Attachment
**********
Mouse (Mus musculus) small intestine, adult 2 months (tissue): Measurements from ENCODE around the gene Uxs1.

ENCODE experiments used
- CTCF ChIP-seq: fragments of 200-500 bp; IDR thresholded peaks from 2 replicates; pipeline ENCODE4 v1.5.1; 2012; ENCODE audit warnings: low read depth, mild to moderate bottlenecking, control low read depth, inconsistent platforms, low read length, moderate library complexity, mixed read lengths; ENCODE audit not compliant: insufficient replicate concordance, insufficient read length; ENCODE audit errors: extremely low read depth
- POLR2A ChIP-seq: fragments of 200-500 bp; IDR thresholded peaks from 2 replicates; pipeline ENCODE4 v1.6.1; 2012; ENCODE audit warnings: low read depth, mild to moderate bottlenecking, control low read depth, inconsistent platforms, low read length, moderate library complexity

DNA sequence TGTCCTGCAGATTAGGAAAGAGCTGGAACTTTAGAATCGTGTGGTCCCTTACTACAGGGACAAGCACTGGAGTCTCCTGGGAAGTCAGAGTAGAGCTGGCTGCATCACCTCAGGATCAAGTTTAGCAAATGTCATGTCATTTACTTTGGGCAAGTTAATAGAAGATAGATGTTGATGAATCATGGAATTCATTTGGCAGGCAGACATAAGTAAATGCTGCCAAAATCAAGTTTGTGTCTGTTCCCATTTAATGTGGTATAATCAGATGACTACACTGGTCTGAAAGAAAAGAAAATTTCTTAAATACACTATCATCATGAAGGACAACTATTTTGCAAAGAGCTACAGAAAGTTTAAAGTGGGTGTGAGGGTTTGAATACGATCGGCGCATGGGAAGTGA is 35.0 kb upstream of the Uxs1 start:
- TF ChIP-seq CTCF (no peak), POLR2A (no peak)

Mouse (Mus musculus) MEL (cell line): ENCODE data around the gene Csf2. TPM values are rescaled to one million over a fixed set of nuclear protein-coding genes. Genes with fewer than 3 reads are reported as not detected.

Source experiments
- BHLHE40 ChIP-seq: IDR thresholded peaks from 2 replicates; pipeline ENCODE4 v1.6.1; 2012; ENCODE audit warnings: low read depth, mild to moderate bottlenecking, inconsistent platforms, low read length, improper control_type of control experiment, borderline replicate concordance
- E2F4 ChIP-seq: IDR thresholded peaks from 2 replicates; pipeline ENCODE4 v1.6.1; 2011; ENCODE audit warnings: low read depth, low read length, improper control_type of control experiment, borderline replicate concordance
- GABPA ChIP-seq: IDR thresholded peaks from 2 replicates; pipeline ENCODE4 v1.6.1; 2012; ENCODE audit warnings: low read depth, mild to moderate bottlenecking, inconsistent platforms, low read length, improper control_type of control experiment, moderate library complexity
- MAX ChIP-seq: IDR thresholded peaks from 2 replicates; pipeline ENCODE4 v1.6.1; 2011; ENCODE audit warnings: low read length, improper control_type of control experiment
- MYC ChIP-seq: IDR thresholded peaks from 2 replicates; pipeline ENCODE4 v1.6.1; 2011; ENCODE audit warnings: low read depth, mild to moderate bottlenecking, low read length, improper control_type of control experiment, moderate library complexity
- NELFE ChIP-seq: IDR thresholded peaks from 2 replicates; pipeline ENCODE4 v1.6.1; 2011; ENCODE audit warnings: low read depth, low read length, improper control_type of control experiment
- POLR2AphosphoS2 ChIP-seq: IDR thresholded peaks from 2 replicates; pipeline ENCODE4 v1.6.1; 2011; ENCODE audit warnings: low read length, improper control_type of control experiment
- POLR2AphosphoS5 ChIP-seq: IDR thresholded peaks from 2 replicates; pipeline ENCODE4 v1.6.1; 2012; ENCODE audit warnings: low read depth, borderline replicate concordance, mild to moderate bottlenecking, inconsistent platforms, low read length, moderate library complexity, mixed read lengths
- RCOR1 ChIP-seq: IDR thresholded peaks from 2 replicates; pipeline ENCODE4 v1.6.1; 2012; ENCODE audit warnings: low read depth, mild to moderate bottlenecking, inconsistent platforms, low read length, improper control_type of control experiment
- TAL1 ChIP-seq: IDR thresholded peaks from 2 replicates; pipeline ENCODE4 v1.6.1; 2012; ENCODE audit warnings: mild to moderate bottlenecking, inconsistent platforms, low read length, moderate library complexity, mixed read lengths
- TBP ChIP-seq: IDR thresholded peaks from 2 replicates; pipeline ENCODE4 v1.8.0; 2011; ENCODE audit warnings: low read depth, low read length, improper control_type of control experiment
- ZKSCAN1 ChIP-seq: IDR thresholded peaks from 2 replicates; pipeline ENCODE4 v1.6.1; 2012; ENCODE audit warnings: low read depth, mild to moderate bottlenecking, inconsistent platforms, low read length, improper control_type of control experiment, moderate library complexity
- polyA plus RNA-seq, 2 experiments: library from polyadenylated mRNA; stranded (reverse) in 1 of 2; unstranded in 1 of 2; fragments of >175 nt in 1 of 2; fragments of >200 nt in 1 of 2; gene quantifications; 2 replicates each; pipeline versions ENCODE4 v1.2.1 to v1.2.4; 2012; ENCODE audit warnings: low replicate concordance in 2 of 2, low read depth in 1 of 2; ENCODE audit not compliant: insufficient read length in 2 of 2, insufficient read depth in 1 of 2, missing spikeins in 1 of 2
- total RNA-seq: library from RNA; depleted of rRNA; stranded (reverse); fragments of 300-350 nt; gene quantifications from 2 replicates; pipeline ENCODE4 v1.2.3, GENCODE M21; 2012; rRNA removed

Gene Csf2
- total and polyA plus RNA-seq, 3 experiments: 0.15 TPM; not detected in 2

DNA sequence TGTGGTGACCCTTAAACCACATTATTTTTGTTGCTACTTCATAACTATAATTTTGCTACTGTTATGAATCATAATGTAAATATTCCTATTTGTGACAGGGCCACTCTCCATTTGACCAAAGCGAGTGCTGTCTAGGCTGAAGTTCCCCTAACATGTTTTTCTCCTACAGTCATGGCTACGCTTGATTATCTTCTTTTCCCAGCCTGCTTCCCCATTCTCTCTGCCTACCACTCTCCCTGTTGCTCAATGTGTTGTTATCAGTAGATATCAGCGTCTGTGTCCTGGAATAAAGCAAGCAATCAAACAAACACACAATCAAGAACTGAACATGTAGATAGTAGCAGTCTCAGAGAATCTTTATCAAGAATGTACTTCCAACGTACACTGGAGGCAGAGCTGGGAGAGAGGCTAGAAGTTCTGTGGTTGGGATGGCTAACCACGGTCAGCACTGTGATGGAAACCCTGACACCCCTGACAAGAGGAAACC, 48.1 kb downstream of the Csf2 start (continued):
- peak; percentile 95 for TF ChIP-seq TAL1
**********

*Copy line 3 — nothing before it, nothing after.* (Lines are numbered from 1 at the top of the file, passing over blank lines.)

- CTCF ChIP-seq: fragments of 200-500 bp; IDR thresholded peaks from 2 replicates; pipeline ENCODE4 v1.5.1; 2012; ENCODE audit warnings: low read depth, mild to moderate bottlenecking, control low read depth, inconsistent platforms, low read length, moderate library complexity, mixed read lengths; ENCODE audit not compliant: insufficient replicate concordance, insufficient read length; ENCODE audit errors: extremely low read depth